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A phase I-II trial of autologous peripheral blood stem cell transplantation in the treatment of refractory autoimmune disease
  1. H Tsukamoto1,
  2. K Nagafuji1,
  3. T Horiuchi1,
  4. T Miyamoto1,
  5. K Aoki1,
  6. K Takase1,
  7. H Henzan1,
  8. D Himeji1,
  9. T Koyama1,
  10. K Miyake1,
  11. Y Inoue1,
  12. H Nakashima1,
  13. T Otsuka1,
  14. Y Tanaka2,
  15. K Nagasawa3,
  16. M Harada1
  1. 1Medicine and Biosystemic Science, Kyushu University Graduate School of Medical Sciences, 3-1-1 Maidashi, Higashi-ku, Fukuoka 812-8582, Japan
  2. 2First Department of Internal Medicine, School of Medicine, University of Occupational and Environmental Health, 1-1 Iseigaoka, Kitakyushu 807-8555, Japan
  3. 3Division of Rheumatology, Saga Medical School, 5-1-1 Nabeshima, Saga, 849-8501, Japan
  1. Correspondence to:
    Dr H Tsukamoto
    Medicine and Biosystemic Science, Kyushu University Graduate School of Medical Sciences, 3-1-1 Maidashi, Higashi-ku, Fukuoka 812-8582, Japan; tsukamot{at}intmed1.med.kyushu-u.ac.jp

Abstract

Objectives: To carry out a phase I-II trial to elucidate the feasibility and efficacy of high dose cyclophosphamide (CY) supported by autologous peripheral blood stem cell transplantation (PBSCT) in the treatment of severe and refractory autoimmune disease (AD).

Methods: Peripheral blood stem cells (PBSCs) were mobilised during haematological recovery after relatively high dose CY (2 g/m2) for 2 days, followed by administration of granulocyte colony stimulating factor. After collecting PBSCs—more than 2×106 CD34+ cells/kg—by apheresis, CD34+ cells were immunologically selected and cryopreserved. Eight patients were enrolled—five had systemic sclerosis (SSc) alone, one had SSc with systemic lupus erythematosus, one amyopathic dermatomyositis (ADM), and one Wegener’s granulomatosis (WG). All of the patients were treated with high dose CY (50 mg/kg) for 4 days and autologous PBSCT.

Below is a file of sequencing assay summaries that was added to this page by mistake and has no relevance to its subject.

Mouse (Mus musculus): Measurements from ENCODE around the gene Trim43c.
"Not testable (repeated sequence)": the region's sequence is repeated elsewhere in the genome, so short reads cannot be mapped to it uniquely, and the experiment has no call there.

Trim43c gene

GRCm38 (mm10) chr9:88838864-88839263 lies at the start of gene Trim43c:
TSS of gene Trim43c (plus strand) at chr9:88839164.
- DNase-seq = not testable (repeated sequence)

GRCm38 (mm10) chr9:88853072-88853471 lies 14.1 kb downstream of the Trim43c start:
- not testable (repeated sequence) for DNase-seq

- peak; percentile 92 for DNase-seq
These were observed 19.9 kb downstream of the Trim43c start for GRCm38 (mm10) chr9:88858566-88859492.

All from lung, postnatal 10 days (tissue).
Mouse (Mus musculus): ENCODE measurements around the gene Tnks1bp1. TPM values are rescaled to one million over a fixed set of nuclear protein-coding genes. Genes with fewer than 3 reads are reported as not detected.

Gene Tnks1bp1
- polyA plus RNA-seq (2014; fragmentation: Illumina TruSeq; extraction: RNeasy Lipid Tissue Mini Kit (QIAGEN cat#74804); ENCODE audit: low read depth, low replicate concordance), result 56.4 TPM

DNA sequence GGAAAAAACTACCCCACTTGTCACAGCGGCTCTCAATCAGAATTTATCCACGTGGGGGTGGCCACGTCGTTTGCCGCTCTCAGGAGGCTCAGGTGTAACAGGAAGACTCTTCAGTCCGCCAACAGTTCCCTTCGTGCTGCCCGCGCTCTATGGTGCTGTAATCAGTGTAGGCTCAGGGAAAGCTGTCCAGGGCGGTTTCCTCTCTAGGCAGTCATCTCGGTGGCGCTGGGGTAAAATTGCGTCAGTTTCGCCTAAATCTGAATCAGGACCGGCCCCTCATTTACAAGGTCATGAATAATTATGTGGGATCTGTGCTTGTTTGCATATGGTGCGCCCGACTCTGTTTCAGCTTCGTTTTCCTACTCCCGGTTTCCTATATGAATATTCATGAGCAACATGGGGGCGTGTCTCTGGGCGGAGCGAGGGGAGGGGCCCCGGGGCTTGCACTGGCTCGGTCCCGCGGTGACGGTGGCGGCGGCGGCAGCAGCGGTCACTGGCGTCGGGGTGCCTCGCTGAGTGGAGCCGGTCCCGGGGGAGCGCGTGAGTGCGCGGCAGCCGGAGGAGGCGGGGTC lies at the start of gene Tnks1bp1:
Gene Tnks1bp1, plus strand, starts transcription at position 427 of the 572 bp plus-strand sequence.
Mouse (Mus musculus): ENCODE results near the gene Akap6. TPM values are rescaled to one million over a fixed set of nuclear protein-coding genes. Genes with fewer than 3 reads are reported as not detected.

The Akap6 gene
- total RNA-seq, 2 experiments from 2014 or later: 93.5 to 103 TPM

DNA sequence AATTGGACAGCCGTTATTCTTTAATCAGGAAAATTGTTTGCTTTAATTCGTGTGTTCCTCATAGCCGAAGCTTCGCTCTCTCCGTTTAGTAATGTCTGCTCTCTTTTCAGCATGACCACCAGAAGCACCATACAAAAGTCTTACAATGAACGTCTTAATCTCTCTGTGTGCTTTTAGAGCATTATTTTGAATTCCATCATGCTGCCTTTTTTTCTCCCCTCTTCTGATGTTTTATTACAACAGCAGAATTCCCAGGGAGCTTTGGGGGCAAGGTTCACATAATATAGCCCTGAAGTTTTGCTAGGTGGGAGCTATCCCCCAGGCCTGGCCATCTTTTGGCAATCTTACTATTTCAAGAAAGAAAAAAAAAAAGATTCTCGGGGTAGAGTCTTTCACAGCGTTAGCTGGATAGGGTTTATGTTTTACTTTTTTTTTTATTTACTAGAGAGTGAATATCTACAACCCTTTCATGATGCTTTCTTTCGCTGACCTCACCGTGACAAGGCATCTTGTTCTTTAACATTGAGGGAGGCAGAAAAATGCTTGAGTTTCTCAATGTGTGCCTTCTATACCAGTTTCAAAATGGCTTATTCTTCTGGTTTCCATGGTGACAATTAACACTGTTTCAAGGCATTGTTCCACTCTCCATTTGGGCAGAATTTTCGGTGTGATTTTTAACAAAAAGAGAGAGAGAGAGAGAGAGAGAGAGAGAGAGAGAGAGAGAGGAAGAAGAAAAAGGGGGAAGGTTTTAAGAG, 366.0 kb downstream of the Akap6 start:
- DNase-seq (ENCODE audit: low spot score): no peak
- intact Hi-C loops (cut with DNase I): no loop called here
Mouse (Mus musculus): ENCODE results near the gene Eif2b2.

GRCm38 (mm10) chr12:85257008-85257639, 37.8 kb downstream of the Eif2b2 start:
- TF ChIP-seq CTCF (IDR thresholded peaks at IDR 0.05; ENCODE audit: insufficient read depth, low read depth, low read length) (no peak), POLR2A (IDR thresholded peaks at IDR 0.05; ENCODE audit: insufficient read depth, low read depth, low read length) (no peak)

Results: Haematopoietic reconstitution was rapid and sustained. Toxicity due to the regimen included various infections such as pneumonia, sepsis, cystitis, herpes zoster, and acute heart failure. However, there was no treatment related mortality. Encouraging results were obtained after autologous PBSCT. Sclerosis of the skin was markedly improved in all of the patients with SSc. Interstitial pneumonia (IP), evaluated by Pao2, serum KL-6 levels, and pulmonary high resolution computed tomography, improved significantly. In a patient with ADM, severe and progressive IP also improved markedly. In a patient with WG, the size of the left orbital granuloma decreased substantially, resulting in reduction of the exophthalmos.

Conclusions: These observations suggest that high dose CY with autologous PBSCT is feasible and may be effective in the treatment of severe and refractory AD.

  • A-aDo2, alveolar-arterial oxygen tension difference
  • AD, autoimmune disease
  • ADM, amyopathic dermatomyositis
  • ATG, antithymocyte globulin
  • CY, cyclophosphamide
  • HRCT, high resolution computed tomography
  • G-CSF, granulocyte-colony stimulating factor
  • HSCT, haematopoietic stem cell transplantation
  • IP, interstitial pneumonia
  • mRSS, modified Rodnan skin score
  • NHL, non-Hodgkin’s lymphoma
  • NIH-CTC, National Cancer Institute-Common Toxicity Criteria
  • Pao2, arterial oxygen pressure
  • PBSCs, peripheral blood stem cells
  • PBSCT, peripheral blood stem cell transplantation
  • SSc, systemic sclerosis
  • TBI, total body irradiation
  • Tlco, carbon monoxide transfer factor
  • TRM, treatment related mortality
  • VC, vital capacity
  • WG, Wegener’s granulomatosis
  • autoimmune disease
  • high dose cyclophosphamide
  • interstitial pneumonia
  • transplantation
  • Wegener’s granulomatosis

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Footnotes

  • Published Online First 26 August 2005

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